How late is too late for abortion?
For two months the American senate has been involved in the most perverse discussion about abortion. What started as an attempt to challenge the legality of a particular method of late abortion has developed into a discussion about whether late abortion should be permitted at all. The emerging consensus seems to be that 'post-viability' abortions are indefensible.
Well, perhaps we should think about 'post-viability' abortions - the ones that take place at the stage of pregnancy when babies can be born alive and have a chance of surviving. We have all heard the apocryphal stories of the hospital where one doctor is aborting a 24-week-old fetus while down the corridor another doctor is fighting to save the life of a 24-week 'preemie'.
Late abortions are, in the abstract, abhorrent, but of course they never happen in the abstract. Behind every abortion is the story of why this particular pregnancy must end in this way. But those who are anti-abortion self-consciously avoid the 'whys' and concentrate only on what happens, how it happens and what it does to the fetus. They know they have a compelling recruitment tool in pictures of aborted late-gestation fetuses. Those where the pregnancy has been ended by a medical induction look like tiny sleeping babies. After 'destructive' dilatation and evacuation abortions, fetuses look like the dismembered victims of a massacre.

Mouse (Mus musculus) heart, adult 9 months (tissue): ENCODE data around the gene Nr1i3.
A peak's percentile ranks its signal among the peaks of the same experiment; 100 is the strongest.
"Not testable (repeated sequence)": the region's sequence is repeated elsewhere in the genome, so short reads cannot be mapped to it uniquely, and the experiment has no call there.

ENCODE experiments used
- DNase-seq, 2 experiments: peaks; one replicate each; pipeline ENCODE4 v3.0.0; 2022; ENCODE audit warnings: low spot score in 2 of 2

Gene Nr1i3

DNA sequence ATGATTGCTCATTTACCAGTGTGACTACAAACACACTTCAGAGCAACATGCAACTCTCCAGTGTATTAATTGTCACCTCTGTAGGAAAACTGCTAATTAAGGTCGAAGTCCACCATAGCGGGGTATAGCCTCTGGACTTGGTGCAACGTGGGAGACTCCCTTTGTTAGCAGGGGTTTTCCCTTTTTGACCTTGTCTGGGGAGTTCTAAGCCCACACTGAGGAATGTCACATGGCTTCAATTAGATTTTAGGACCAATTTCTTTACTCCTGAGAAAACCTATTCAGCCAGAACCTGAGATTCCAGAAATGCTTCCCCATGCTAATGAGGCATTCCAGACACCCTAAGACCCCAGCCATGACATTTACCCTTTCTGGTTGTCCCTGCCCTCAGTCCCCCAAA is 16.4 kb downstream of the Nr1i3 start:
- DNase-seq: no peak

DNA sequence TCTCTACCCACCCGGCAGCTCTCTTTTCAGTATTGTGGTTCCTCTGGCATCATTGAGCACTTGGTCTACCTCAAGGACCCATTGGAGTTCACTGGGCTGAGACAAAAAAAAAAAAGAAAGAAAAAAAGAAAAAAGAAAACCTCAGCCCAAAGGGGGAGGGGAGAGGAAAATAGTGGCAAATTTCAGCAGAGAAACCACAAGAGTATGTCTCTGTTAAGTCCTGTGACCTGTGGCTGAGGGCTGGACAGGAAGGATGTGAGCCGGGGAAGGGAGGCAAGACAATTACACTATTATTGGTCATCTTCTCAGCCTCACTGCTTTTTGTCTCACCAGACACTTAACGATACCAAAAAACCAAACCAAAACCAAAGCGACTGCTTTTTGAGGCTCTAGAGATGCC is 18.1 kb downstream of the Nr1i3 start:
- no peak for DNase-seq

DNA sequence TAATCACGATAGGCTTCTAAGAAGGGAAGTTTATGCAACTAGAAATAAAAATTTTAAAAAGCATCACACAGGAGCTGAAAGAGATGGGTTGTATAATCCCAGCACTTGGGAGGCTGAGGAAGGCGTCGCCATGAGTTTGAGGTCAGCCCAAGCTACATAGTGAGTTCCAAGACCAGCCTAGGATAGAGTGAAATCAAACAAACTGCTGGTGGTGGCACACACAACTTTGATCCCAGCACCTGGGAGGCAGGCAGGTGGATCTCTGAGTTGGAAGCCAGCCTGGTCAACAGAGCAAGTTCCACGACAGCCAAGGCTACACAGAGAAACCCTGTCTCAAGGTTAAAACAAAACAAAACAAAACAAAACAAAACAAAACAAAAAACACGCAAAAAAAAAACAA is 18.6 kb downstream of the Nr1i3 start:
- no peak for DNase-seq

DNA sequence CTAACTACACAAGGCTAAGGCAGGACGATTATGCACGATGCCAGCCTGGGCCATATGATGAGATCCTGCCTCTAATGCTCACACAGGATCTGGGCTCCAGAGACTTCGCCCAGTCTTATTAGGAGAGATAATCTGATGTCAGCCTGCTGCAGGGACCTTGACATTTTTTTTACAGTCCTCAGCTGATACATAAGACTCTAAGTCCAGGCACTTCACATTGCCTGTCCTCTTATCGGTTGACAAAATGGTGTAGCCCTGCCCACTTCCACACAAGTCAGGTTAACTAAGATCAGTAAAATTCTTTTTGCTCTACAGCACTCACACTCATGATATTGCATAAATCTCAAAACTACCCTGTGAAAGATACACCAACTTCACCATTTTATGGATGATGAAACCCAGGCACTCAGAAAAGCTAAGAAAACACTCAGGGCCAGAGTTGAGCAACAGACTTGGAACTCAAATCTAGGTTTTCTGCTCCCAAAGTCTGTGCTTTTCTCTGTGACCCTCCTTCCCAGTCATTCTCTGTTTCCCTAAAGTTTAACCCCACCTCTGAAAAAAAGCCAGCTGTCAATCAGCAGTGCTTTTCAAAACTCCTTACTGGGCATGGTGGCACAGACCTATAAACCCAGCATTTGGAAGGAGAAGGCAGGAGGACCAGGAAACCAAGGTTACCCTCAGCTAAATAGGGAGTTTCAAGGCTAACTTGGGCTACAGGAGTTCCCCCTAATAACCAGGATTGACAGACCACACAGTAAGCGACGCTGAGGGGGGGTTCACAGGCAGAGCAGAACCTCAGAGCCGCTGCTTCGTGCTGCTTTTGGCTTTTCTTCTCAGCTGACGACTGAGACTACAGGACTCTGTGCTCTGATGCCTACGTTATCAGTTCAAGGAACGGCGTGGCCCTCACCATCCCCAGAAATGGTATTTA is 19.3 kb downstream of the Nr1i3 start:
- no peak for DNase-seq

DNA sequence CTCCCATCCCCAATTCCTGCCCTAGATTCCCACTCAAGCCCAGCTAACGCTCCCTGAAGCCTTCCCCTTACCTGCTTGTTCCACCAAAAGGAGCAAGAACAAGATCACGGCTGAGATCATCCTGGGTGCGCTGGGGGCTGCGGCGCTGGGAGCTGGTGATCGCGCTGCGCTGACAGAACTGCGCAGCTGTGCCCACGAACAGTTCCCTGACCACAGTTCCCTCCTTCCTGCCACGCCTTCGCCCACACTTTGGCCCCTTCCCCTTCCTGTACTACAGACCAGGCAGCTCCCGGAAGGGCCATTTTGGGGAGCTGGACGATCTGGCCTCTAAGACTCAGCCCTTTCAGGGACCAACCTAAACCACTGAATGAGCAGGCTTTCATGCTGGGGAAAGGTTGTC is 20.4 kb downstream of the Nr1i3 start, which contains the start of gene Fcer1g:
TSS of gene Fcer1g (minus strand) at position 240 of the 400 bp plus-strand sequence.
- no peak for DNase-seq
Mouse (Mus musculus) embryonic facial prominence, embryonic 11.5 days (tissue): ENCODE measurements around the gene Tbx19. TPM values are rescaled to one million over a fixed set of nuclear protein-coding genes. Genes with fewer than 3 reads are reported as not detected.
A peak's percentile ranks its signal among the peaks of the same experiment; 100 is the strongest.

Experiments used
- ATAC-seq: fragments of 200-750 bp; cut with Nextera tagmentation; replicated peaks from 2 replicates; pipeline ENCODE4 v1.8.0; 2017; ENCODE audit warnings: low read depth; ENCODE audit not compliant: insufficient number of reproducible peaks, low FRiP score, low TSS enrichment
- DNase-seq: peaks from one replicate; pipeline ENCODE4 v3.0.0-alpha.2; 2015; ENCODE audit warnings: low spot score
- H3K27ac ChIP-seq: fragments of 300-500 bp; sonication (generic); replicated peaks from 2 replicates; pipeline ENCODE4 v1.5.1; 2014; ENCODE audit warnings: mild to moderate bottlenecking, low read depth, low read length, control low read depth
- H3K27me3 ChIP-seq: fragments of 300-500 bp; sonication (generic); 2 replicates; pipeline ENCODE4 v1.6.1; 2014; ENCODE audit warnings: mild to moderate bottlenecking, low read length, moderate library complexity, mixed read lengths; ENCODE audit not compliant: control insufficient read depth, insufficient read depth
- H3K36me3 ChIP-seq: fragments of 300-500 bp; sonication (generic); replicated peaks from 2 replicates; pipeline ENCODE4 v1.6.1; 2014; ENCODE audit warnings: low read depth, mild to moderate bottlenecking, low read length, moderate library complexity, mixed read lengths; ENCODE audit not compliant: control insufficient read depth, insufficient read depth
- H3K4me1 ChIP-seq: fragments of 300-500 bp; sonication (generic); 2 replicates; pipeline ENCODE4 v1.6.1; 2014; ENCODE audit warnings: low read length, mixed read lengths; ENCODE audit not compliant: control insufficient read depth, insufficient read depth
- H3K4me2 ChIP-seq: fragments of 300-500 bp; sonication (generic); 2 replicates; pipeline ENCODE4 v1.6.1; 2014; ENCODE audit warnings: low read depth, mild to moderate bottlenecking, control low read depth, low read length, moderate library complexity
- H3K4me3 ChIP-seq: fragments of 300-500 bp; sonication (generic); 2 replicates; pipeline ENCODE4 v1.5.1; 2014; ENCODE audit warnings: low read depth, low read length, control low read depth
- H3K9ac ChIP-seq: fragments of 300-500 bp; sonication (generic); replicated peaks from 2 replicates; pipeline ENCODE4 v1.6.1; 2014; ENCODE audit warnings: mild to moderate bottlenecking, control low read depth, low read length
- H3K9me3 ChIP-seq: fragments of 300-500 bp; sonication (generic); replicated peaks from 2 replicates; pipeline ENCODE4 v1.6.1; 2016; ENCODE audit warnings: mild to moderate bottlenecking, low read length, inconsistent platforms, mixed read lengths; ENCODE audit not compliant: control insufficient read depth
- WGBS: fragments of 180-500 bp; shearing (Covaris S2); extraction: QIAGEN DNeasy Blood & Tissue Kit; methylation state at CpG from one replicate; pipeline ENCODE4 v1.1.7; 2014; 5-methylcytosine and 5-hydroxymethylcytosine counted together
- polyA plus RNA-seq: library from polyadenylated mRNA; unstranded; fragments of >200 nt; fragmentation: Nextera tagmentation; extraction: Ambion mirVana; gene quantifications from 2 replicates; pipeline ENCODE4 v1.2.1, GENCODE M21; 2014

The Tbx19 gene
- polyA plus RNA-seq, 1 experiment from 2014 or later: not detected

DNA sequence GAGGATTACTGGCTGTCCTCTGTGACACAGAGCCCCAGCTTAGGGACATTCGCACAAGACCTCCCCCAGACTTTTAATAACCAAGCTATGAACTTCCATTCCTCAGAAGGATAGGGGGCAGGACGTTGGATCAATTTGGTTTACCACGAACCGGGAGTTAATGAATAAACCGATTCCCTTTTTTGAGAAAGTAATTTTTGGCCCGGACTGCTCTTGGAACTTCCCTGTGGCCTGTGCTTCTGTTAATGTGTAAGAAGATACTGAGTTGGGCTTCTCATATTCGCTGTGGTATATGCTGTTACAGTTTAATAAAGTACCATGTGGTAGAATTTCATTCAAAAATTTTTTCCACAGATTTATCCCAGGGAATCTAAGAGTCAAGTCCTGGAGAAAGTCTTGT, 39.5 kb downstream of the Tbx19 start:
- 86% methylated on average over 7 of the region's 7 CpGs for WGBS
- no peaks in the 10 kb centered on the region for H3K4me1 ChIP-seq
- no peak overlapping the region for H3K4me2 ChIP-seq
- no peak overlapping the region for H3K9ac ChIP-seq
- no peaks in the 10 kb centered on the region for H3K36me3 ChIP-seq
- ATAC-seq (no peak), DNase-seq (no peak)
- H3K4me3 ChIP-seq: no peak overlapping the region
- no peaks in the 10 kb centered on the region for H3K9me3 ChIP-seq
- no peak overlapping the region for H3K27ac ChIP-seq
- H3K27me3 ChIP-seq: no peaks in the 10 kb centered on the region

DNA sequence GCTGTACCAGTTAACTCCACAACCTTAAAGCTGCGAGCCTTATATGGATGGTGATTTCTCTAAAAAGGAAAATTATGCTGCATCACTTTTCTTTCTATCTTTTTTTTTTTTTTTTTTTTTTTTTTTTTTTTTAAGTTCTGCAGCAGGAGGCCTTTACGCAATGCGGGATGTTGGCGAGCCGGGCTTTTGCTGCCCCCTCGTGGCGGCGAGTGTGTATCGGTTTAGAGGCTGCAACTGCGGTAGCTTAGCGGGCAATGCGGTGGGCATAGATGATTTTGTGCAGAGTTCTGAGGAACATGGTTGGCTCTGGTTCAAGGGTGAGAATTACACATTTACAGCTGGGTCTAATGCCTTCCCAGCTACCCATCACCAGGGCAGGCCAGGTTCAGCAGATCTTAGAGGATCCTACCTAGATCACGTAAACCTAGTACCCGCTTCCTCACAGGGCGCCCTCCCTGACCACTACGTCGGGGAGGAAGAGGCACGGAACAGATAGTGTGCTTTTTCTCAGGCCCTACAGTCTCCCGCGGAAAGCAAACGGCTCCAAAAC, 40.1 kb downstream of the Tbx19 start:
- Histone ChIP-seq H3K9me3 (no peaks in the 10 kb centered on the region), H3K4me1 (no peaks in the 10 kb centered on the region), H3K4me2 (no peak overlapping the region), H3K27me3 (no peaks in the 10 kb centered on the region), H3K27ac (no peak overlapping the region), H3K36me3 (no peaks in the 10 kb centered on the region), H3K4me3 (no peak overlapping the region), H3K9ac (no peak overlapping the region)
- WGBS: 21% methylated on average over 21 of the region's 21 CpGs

People who argue that the discarded human tissue from any operation looks disgusting and that that resulting from abortion is no different are woefully out of touch with normal sentiments. Abortion is not like any other operation. It ends a potential human life and for this reason most people find it significantly more distressing than anything else that happens in a hospital theatre.
It would be ridiculous for those of us who support the right to abortion not to recognise that anxiety about late procedures is inevitable and understandable. Even women who are determined to end their pregnancies usually find that their attitude to the pregnancy changes as it develops. Lynn Kelly - the woman whose husband recently dragged her through the courts to prevent her from having an abortion - is not untypical in her confession that she could not have gone through with the abortion, if she had had to undergo a medical induction and be delivered of a dead fetus. The gynaecologists I have asked say that the reason there are relatively few late abortions is not because women are refused such operations, but because few requests are made.
It is worth remembering that by the time a woman's pregnancy reaches 20 weeks she is visibly (and therefore publicly) pregnant and she is probably feeling pretty robust fetal movements. The abortion procedure at this stage usually involves an induced labour similar to that which the woman would have experienced at term - the difference being that prior to the induction a doctor will have passed a needle through her abdomen to inject a poison into the fetal heart so as to make sure there is no live birth.